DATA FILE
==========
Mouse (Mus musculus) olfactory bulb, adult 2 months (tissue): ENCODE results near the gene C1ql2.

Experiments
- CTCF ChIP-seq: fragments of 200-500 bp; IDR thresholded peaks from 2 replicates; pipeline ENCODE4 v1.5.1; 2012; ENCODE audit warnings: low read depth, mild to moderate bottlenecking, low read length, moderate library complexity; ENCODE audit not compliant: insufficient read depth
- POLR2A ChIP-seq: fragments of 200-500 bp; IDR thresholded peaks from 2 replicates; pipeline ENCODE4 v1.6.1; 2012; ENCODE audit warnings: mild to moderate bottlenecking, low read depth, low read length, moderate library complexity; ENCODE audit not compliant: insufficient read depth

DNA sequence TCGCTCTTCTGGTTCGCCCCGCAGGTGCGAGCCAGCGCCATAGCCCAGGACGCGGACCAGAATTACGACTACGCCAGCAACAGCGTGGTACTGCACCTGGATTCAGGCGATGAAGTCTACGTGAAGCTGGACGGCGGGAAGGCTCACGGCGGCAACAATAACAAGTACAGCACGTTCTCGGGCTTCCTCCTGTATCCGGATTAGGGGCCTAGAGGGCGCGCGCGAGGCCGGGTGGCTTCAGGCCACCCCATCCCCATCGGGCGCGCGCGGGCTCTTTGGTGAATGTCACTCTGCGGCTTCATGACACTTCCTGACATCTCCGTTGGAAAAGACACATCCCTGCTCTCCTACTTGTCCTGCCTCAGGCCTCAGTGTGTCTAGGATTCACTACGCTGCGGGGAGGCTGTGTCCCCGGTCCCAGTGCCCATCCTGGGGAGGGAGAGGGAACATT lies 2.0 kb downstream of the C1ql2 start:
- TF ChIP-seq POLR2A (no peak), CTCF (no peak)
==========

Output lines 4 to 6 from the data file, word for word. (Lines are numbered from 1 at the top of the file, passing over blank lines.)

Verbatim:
- POLR2A ChIP-seq: fragments of 200-500 bp; IDR thresholded peaks from 2 replicates; pipeline ENCODE4 v1.6.1; 2012; ENCODE audit warnings: mild to moderate bottlenecking, low read depth, low read length, moderate library complexity; ENCODE audit not compliant: insufficient read depth

DNA sequence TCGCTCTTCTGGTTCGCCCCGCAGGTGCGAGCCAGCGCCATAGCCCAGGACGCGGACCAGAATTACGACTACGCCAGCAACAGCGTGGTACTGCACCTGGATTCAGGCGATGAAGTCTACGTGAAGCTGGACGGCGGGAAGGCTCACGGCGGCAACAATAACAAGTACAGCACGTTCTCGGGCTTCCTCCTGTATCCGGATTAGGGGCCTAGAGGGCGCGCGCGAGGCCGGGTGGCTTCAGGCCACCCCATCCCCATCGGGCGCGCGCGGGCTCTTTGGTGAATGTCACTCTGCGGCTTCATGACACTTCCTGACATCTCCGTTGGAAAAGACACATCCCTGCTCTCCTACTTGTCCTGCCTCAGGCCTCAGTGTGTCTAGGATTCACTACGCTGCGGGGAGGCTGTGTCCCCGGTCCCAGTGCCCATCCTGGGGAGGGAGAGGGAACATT lies 2.0 kb downstream of the C1ql2 start:
- TF ChIP-seq POLR2A (no peak), CTCF (no peak)